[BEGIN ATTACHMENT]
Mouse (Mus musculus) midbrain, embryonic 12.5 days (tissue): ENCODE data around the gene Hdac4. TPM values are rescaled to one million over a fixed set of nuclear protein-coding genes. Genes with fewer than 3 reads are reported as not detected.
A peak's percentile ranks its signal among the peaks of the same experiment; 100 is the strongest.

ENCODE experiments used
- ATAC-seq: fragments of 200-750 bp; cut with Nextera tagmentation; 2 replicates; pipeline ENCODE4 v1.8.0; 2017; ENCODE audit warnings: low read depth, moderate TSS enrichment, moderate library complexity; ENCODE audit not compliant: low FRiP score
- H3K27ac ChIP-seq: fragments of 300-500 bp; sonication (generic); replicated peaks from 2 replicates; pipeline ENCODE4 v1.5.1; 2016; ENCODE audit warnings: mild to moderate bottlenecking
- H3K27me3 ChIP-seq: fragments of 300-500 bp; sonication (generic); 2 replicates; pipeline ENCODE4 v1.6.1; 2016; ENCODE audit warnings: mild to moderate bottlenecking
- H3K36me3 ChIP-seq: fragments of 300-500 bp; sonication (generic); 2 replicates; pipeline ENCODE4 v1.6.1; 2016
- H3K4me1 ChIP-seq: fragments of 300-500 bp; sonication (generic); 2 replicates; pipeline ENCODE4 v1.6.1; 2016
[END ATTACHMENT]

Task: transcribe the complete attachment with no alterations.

Mouse (Mus musculus) midbrain, embryonic 12.5 days (tissue): ENCODE data around the gene Hdac4. TPM values are rescaled to one million over a fixed set of nuclear protein-coding genes. Genes with fewer than 3 reads are reported as not detected.
A peak's percentile ranks its signal among the peaks of the same experiment; 100 is the strongest.

ENCODE experiments used
- ATAC-seq: fragments of 200-750 bp; cut with Nextera tagmentation; 2 replicates; pipeline ENCODE4 v1.8.0; 2017; ENCODE audit warnings: low read depth, moderate TSS enrichment, moderate library complexity; ENCODE audit not compliant: low FRiP score
- H3K27ac ChIP-seq: fragments of 300-500 bp; sonication (generic); replicated peaks from 2 replicates; pipeline ENCODE4 v1.5.1; 2016; ENCODE audit warnings: mild to moderate bottlenecking
- H3K27me3 ChIP-seq: fragments of 300-500 bp; sonication (generic); 2 replicates; pipeline ENCODE4 v1.6.1; 2016; ENCODE audit warnings: mild to moderate bottlenecking
- H3K36me3 ChIP-seq: fragments of 300-500 bp; sonication (generic); 2 replicates; pipeline ENCODE4 v1.6.1; 2016
- H3K4me1 ChIP-seq: fragments of 300-500 bp; sonication (generic); 2 replicates; pipeline ENCODE4 v1.6.1; 2016